Say: Okay, today' we're going to start a new book called Little House on the Prairie. This is about a pioneer family who lives out west, and together they have lots of exciting adventures and challenges. I really enjoyed and learned a lot from this book, and I think you all will do! I want you to read Chapter One, and don't forget to visualize! When you are done, draw a picture of what you saw in your mind. You can spend more time on this picture; you can even take it home to work on. Tomorrow we will present our pictures to each other. I can't wait to see more of what you will draw! Try to read all by yourself, but if you have a question, raise your hand and I'll come help you! Let's go ahead and get started.
-When students present their illustrations to the class, assess their work based on how accurately they depictured story events and if they can successfully justify the elements included in their drawings.
-Use Assessment Checklist (attached) during each presentation.
-At the end of each presentation, ask each student to explain why one particular part of the chapter was important or memorable (further assessing comprehension)
Brock, Sarah Jane. Reading to Learn Lesson Design: Can You See It? http://www.auburn.edu/academic/education/reading_genie/projects/brockrl.html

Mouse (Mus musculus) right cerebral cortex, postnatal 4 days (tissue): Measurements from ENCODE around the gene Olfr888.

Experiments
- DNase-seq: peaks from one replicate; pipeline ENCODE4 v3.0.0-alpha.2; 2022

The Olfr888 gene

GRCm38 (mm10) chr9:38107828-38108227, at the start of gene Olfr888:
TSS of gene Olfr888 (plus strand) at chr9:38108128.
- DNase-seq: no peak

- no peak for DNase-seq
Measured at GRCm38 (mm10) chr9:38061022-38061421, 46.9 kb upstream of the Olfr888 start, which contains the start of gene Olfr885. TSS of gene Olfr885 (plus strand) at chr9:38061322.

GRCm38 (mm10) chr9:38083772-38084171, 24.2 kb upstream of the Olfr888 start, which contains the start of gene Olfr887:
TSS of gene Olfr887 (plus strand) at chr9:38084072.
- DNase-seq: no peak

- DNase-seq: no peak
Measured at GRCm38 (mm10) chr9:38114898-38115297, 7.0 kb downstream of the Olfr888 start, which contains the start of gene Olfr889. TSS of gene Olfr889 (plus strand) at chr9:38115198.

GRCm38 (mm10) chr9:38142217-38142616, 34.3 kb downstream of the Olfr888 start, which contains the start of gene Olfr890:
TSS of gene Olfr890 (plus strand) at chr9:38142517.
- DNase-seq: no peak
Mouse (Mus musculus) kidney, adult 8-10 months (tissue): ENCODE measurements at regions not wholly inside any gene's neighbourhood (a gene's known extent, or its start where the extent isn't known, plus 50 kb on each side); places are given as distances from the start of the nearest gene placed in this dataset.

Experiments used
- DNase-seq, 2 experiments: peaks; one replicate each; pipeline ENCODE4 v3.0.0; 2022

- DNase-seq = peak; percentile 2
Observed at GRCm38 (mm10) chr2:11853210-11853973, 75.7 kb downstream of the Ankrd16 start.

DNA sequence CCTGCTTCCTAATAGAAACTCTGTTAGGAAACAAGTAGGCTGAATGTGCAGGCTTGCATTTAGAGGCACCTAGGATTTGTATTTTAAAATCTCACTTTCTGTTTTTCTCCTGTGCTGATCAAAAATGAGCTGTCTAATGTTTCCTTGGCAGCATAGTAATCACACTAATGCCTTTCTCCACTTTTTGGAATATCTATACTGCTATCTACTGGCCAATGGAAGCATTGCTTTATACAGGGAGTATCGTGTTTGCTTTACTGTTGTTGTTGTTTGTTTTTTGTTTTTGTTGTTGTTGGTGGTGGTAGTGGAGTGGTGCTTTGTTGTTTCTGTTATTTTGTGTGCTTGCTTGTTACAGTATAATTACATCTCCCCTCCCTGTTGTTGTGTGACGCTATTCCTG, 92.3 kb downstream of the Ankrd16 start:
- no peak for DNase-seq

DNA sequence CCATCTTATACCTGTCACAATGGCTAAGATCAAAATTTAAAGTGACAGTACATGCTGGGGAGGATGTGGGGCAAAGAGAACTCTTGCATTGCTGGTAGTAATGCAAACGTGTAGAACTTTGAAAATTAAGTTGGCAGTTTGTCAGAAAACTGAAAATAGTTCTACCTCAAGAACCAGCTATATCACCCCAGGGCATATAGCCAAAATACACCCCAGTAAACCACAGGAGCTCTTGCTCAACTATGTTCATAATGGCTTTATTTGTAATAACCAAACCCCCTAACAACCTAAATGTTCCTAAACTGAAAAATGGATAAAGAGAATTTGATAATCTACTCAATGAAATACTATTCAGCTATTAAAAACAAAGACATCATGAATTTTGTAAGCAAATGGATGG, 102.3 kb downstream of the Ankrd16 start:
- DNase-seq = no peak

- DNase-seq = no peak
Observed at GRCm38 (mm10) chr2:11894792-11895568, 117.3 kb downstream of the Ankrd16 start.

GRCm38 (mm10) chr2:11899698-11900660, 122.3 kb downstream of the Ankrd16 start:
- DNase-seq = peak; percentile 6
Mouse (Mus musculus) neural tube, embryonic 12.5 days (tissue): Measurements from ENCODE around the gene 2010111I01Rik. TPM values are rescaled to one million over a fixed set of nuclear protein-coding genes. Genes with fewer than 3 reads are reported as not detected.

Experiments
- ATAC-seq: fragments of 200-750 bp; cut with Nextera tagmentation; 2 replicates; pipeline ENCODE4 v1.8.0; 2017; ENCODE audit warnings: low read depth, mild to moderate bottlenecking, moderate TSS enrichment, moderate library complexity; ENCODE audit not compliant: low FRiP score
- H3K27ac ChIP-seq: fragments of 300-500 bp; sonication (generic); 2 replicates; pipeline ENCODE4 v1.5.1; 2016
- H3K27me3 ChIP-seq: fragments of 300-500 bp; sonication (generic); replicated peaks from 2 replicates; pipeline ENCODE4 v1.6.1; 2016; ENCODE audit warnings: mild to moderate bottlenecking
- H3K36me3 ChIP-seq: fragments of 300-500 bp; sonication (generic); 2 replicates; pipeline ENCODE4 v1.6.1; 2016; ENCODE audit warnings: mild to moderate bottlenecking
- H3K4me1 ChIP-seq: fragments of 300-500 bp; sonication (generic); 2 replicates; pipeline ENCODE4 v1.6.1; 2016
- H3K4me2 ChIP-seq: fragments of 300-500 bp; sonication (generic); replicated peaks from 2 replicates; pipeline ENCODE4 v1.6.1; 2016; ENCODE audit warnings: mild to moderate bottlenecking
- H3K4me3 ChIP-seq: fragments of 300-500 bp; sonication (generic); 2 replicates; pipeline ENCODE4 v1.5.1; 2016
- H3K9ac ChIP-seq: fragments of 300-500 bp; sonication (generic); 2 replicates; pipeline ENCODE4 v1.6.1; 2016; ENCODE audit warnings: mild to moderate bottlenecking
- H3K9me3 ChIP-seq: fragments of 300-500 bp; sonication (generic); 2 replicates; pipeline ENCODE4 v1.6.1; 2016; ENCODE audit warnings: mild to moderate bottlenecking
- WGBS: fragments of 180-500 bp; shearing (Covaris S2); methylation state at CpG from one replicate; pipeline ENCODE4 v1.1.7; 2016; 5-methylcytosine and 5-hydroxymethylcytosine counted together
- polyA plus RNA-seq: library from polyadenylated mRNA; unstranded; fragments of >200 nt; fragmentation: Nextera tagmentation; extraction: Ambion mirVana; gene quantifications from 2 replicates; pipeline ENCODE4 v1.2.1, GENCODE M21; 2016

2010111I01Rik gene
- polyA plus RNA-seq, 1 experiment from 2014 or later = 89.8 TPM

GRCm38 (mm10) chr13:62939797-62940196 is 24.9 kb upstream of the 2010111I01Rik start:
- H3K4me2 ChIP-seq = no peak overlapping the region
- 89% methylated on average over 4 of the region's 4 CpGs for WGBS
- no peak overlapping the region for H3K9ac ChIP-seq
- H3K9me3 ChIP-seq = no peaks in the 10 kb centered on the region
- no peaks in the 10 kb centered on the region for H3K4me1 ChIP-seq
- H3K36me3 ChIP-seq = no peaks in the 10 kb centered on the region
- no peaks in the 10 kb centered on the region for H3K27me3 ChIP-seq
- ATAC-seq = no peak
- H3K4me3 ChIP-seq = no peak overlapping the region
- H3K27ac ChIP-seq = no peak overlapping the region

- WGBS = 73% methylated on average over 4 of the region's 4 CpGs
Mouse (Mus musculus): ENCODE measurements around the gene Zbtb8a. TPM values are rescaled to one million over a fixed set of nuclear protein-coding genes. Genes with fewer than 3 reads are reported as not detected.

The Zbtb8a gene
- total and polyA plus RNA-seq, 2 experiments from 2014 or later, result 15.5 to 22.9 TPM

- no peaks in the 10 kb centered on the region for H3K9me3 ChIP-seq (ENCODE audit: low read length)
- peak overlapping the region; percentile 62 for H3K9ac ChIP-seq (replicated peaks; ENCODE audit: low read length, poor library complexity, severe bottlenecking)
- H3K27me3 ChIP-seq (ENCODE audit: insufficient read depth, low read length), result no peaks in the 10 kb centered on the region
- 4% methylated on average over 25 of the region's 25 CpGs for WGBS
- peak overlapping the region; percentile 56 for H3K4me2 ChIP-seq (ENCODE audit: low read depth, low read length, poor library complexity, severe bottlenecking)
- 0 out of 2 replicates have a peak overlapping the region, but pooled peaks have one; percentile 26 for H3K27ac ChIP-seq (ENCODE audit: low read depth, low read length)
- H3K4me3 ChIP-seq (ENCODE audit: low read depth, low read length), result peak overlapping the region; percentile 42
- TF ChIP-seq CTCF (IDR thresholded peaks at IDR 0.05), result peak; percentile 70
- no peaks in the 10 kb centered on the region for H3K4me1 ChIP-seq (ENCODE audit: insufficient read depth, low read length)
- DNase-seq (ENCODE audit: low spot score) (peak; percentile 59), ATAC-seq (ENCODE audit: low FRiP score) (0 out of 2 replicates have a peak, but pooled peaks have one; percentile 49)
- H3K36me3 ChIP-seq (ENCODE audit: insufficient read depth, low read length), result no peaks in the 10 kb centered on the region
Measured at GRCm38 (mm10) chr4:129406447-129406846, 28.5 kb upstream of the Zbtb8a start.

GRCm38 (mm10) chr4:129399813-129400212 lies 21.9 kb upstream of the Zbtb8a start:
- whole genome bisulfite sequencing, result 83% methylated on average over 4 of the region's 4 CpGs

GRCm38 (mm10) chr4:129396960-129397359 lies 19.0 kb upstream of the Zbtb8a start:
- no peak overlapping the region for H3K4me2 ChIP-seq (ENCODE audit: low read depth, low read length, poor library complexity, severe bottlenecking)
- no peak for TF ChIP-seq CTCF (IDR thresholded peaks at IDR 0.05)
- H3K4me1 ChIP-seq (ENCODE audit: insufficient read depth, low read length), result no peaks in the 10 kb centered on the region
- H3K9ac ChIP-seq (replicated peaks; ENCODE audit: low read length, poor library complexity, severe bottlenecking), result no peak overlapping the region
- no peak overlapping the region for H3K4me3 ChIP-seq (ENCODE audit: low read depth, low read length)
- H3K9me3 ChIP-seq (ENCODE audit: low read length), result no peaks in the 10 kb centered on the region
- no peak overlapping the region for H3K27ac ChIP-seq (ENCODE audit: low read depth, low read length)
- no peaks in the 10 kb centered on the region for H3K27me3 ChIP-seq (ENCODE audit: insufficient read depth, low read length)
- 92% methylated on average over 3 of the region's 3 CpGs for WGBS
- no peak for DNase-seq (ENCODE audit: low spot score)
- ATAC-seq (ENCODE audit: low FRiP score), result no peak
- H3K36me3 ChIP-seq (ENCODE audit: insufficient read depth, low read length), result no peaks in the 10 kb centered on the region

Keasal, Lauren. Reading to Learn Lesson Design: Can't You See? http://www.auburn.edu/academic/education/reading_genie/projects/keasalrl.html
Silverstein, Shel. Where the Sidewalk Ends. Where the Sidewalk Ends. Harper Collins Publishers, New York, N.Y. 1974
Steiner, Shelley. Reading to Learn Lesson Design: Read It, Think It, Draw It! http://www.auburn.edu/academic/education/reading_genie/projects/steinerrl.html
Wilder, Laura Ingalls. Little House on the Prairie. Harper and Brothers, Scholastic. New York, N.Y. 1935
Student Name: _______________________________
Answer YES or NO:
Did the drawing accurately depict at least one important story element or event?
Was student able to explain what they included in their drawing and not forget the meanings of what they drew?
Does student's assignment appear to be complete and not rushed through?
Was student able to name and explain one particularly significant or memorable aspect or the story?
Where The Sidewalk Ends
by Shel Silverstein
There is a place where the sidewalk ends
And before the street begins,
And there the grass grows soft and white,
And there the sun burns crimson bright,
And there the moon-bird rests from his flight
To cool in the peppermint wind.
Let us leave this place where the smoke blows black
And the dark street winds and bends.
Past the pits where the asphalt flowers grow
We shall walk with a walk that is measured and slow
And watch where the chalk-white arrows go
To the place where the sidewalk ends.
Yes we'll walk with a walk that is measured and slow,
And we'll go were the chalk-white arrows go,
For the children, they mark, and the children, they know
The place where the sidewalk ends.